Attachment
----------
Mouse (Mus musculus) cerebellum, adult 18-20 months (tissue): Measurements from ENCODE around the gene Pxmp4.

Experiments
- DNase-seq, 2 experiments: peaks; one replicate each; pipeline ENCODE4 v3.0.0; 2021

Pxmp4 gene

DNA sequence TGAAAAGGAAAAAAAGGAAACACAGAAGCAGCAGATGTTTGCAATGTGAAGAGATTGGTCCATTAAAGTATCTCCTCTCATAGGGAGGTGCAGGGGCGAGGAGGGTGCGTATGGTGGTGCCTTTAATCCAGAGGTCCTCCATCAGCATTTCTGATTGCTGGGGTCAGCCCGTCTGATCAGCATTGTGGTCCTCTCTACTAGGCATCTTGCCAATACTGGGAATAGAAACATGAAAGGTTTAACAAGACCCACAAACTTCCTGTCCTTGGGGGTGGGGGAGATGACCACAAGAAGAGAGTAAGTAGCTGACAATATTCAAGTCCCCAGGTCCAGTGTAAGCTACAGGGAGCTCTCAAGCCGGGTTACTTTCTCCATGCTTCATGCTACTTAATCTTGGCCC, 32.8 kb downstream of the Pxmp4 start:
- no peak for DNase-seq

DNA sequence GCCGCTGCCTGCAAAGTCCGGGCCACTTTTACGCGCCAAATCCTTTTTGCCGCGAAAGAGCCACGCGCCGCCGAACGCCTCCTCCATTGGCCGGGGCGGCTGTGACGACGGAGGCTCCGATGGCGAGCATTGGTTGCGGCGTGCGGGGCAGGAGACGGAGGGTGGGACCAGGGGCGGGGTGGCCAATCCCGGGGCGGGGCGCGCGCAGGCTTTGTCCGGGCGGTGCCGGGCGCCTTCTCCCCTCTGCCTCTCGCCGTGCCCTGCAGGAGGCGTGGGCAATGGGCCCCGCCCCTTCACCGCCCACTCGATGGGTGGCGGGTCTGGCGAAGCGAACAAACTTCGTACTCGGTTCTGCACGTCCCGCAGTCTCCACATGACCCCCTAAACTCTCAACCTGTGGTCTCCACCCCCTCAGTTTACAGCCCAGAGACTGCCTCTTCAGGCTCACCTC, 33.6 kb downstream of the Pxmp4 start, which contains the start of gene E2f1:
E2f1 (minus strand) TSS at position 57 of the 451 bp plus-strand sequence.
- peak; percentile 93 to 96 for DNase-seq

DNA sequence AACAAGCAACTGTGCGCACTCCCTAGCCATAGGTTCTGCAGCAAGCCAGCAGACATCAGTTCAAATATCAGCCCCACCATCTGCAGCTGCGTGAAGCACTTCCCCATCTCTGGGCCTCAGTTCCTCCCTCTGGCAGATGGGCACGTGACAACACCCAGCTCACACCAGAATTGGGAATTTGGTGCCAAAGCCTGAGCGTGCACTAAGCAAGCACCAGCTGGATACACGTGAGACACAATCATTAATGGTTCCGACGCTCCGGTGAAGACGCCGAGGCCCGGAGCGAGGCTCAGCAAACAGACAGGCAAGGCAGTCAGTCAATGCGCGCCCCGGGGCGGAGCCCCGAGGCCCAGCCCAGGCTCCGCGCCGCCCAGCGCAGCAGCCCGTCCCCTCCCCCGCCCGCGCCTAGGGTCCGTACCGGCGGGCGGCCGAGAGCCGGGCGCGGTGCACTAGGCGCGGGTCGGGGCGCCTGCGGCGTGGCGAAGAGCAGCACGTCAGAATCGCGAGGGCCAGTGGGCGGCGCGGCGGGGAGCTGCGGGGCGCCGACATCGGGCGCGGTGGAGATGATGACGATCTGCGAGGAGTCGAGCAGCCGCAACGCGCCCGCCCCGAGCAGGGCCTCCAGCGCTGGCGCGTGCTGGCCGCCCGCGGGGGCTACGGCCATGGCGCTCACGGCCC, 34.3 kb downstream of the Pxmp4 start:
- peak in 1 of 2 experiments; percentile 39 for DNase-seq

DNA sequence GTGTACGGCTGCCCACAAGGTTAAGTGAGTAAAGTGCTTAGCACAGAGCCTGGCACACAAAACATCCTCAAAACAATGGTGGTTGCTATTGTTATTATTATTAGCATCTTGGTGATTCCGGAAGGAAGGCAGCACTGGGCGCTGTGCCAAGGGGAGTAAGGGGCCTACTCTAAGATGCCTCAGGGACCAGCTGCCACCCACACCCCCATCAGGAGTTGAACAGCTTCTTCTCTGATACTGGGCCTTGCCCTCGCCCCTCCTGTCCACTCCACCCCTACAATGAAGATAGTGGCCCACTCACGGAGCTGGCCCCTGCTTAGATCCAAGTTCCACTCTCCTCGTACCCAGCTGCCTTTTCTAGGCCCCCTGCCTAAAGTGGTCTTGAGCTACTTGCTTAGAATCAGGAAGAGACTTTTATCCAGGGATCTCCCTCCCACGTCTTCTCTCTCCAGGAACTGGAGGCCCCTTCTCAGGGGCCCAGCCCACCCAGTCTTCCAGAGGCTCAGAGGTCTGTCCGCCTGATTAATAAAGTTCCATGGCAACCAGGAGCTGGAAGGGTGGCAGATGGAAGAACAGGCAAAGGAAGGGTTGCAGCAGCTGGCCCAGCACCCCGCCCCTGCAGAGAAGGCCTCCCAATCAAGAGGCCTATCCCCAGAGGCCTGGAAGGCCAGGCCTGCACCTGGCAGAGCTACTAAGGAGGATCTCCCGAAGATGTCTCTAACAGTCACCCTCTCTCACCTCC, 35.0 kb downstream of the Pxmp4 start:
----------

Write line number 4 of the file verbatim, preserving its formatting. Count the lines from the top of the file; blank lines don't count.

Pxmp4 gene